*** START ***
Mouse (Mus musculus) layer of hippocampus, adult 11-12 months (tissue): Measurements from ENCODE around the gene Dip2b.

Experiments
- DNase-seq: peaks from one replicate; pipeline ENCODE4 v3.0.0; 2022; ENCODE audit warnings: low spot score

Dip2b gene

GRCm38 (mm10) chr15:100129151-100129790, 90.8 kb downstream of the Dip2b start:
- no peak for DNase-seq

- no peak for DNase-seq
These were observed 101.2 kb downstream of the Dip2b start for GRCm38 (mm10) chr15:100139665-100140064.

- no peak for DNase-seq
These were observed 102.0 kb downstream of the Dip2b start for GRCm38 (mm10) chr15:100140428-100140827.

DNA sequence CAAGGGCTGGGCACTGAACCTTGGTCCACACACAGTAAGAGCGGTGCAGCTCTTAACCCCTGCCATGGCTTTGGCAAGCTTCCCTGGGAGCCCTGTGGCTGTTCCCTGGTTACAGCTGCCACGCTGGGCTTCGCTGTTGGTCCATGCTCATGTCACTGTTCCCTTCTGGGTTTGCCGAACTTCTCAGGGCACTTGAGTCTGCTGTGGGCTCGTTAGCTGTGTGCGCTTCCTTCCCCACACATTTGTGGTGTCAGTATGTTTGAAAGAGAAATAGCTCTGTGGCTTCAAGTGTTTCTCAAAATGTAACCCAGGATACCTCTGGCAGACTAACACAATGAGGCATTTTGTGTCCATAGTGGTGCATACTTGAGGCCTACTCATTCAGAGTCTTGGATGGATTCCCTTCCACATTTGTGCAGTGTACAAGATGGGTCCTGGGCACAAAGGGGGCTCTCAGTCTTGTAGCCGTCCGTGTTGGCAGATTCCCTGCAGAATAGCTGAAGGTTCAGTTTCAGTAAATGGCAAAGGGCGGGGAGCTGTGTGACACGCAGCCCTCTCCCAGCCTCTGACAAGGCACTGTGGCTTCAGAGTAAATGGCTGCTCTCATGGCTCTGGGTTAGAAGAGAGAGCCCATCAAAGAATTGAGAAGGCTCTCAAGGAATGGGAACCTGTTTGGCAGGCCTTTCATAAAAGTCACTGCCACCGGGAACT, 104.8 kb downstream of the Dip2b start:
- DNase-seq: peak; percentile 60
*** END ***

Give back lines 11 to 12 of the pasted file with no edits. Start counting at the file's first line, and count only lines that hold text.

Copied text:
DNA sequence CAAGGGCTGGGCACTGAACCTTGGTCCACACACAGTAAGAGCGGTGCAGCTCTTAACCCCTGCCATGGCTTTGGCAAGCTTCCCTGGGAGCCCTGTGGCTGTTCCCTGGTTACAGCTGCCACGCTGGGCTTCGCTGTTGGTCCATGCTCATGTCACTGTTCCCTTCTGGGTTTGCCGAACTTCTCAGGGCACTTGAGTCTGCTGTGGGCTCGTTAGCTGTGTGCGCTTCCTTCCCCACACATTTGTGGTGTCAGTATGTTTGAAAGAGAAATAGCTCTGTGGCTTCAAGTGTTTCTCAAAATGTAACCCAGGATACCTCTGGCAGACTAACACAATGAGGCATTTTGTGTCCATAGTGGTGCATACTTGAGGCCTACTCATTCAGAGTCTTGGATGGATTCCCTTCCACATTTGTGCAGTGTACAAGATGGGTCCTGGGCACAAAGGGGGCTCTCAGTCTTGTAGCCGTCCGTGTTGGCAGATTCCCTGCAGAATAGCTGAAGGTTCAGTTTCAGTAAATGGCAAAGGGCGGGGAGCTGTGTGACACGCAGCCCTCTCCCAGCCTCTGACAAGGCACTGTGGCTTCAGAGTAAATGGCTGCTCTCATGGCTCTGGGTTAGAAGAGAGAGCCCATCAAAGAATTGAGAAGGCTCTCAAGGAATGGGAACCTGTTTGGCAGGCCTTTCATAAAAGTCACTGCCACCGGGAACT, 104.8 kb downstream of the Dip2b start:
- DNase-seq: peak; percentile 60